There are jobs that are highly demanding and time consuming, that make having time for a family life near impossible, just ask anyone who's been deployed. We have this unspoken expectation that our leaders should also be good family men. There's never been a president elected that wasn't married and I would safely say that we'll have female president long before we ever have a single president. I'm not saying marriage makes one unfit to do a job, but it creates a constant compromise of time and dedication. As I said, it's no excuse to have an affair, but the demands of some jobs really don't allow for having time for a family.
• United States
17 Nov 12
You make a lot of sense, knoodleknight! I have also seen people in such positions hang on to marriages for the sake of image. It is a stressful environment, and it takes a toll on any relationship.
• United States
14 Nov 12
If you noticed...everyone was outraged and cried for his head (President Clinton) when his affair came out...BUT...when it was discovered Hilary was standing by her man and she didn't feel the need to divorce him, he actually became a hero. He did. He's every man's man, just getting a little H*** at work. And women view him as a somewhat handsome older rich man, who better to have an affair with. If Bill Clinton was running in the primary against President Obama back in 2008, President Obama would have never won. Of course adultery is wrong, and of course when you hold a public office you come under public scrutiny. So I think its alright to express hot displeasure over an affair but (to me)there are more values and qualifiers as to if he can do his job besides his bedroom antic. Just saying.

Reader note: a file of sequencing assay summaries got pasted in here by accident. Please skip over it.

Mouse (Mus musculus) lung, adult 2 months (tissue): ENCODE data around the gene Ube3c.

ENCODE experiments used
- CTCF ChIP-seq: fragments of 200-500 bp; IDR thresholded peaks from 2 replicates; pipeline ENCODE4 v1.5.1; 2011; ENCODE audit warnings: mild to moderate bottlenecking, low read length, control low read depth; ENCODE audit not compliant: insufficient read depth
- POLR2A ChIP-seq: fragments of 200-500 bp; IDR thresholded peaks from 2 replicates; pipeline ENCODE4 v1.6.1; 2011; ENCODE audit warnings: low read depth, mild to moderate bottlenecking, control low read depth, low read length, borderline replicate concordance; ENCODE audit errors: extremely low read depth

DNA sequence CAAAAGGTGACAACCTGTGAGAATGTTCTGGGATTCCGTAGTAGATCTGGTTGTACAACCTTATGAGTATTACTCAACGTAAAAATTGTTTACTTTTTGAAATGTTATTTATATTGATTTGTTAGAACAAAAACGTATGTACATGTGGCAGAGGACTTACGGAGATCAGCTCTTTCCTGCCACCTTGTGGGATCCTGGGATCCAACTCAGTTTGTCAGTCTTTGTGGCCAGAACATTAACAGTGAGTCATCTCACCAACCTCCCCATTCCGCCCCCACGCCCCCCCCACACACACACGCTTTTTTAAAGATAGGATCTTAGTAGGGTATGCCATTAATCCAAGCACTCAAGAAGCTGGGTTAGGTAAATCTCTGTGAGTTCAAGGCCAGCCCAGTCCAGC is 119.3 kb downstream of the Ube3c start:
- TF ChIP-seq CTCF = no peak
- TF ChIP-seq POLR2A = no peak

• United States
14 Nov 12
I agree with a lot of what you say! (Here and on other posts!) I don't want to condone adultery. There are areas of many people's personal lives that I don't like, but I don't consider that when I think of their position in leadership.
@debrakcarey (19925)
• United States
17 Nov 12
used to be dysfunctional families weren't held up as a shinning example to admire and emulate.
• United States
22 Nov 12
I don't look to the head of the CIA or the President for family values. If they are able to do their job well, that's what matters. A good husband/father doesn't equal a good head of security.
@Sindelle (830)
• United States
14 Nov 12
Yes, he is a high ranking individual. He is fully aware that he needs to abide by the rules of the UCMJ(Uniformed Code Of Military Justice). Also as a member of the military (especially a general) his conduct should be good on and off duty since he represents the United States Armed Forces. Whether affairs are popular in America or not a person in his position is and should be held to a higher standard. His behavior is an embarrassment.
@Sindelle (830)
• United States
14 Nov 12